Among women with hypertension (whose blood pressure was high or they were taking drugs for high blood pressure), those who ate the most potassium had a lower risk of death, but potassium intake did not lower their stroke risk.

Researchers suggested that higher dietary potassium intake may be more beneficial before high blood pressure develops. They also said there was no evidence of any association between potassium intake and hemorrhagic stroke, which could be related to the low number of hemorrhagic strokes in the study.

The U.S. Department of Agriculture recommends that women eat at least 4,700 mg of potassium daily. “Only 2.8 percent of women in our study met or exceeded this level. The World Health Organization’s daily potassium recommendation for women is lower, at 3,510 mg or more. Still, only 16.6 percent of women we studied met or exceeded that,” said Wassertheil-Smoller.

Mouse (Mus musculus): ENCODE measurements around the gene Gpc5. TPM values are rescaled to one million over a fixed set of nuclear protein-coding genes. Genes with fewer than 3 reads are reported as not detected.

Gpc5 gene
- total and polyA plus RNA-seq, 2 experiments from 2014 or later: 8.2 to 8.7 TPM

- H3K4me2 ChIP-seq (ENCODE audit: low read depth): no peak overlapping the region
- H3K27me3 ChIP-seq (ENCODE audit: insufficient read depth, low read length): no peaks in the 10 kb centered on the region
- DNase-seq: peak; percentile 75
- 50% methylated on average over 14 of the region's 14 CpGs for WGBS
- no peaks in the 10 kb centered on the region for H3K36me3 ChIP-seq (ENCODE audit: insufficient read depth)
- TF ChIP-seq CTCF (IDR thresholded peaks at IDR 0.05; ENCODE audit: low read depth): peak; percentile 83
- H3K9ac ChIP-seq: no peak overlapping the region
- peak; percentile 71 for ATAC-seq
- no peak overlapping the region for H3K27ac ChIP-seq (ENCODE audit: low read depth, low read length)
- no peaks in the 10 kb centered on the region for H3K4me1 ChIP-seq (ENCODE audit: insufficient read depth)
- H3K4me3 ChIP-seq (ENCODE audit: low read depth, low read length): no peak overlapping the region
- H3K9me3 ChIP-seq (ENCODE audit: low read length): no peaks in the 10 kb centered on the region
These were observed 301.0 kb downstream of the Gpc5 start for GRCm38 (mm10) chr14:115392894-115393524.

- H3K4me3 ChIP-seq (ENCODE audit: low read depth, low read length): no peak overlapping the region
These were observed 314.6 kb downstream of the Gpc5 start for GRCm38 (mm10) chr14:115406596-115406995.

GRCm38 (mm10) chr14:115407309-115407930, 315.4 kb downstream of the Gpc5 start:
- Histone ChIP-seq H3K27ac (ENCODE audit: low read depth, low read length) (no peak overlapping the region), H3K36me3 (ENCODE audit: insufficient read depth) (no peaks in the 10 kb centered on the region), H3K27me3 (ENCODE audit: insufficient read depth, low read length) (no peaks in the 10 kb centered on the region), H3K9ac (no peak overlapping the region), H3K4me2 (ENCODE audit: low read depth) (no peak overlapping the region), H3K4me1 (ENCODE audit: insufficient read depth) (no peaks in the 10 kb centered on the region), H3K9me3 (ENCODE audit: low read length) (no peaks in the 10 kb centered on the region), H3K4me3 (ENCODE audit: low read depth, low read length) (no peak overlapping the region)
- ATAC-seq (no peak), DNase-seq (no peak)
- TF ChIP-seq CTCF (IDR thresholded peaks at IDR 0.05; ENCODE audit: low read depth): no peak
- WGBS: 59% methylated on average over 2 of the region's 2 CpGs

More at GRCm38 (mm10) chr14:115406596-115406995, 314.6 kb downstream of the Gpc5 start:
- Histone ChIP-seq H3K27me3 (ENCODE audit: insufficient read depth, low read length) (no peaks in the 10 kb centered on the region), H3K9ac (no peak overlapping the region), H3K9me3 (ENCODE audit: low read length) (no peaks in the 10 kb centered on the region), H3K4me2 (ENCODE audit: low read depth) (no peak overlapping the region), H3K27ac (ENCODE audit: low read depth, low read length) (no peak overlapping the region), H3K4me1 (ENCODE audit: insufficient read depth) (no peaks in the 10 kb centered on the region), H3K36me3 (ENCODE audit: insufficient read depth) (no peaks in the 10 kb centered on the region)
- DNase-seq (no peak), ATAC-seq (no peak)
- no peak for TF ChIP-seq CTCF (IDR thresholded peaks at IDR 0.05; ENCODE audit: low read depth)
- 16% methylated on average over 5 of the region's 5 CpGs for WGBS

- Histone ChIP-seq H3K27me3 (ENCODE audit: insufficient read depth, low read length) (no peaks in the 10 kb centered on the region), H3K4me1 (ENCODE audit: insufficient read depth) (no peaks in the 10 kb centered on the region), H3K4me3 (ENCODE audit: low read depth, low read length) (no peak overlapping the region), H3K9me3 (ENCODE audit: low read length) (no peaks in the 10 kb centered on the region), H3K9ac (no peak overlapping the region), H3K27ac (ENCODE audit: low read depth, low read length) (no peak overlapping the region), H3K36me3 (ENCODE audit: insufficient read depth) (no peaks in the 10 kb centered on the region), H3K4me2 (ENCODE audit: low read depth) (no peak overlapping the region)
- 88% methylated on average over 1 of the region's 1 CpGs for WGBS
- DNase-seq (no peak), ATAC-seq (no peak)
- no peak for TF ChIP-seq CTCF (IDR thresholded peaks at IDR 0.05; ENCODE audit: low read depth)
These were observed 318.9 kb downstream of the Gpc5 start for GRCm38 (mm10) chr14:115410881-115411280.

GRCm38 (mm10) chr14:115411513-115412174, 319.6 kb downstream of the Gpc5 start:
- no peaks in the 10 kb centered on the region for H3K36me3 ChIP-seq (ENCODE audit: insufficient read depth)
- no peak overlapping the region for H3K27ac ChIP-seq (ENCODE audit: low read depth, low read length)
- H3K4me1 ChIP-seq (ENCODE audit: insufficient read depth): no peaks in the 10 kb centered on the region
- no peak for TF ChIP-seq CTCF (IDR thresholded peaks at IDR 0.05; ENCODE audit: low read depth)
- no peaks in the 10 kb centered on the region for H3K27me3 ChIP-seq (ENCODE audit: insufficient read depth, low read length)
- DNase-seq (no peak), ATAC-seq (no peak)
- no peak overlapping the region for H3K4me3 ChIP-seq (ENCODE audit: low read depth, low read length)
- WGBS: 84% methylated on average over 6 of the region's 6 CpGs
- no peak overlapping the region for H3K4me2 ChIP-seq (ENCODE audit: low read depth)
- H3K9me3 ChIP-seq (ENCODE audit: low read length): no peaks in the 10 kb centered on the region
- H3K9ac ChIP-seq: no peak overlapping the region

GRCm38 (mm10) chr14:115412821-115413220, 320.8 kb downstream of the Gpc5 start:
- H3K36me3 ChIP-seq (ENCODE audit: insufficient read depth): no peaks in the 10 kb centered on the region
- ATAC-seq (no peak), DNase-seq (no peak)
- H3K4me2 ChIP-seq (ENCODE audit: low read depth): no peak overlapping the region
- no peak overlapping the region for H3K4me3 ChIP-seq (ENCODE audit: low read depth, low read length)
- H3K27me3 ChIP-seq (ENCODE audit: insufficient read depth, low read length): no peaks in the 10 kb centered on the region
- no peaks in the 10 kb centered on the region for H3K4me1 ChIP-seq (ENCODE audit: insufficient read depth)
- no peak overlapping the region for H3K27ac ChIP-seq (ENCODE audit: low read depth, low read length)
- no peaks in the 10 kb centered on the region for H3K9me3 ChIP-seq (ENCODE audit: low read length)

“Our findings suggest that women need to eat more potassium-rich foods. You won’t find high potassium in junk food. Some foods high in potassium include white and sweet potatoes, bananas and white beans.”

While increasing potassium intake is probably a good idea for most older women, there are some people who have too much potassium in their blood, which can be dangerous to the heart. “People should check with their doctor about how much potassium they should eat,” she said.

The study was observational and included only postmenopausal women. Researchers also did not take sodium intake into consideration, so the potential importance of a balance between sodium and potassium is not among the findings. Researchers said more studies are needed to determine whether potassium has the same effects on men and younger people.

First author is Arjun Seth, B.S. and other co-authors are:Yasmin Mossavar-Rahmani, Ph.D.; Victor Kamensky, M.S.; Brian Silver, M.D.; Kamakshi Lakshminarayan, M.D.; Ross Prentice, Ph.D.; and Linda Van Horn, Ph.D. Author disclosures are on the manuscript.

The National Heart, Lung and Blood Institute funded the study.


Potassium and High Blood Pressure

From American Heart Association, Prevention and Treatment of High Blood Pressure

A diet that includes natural sources of potassium is important in controlling blood pressure because potassium lessens the effects of sodium. The recommended daily intake of potassium for an average adult is about 4,700 milligrams per day.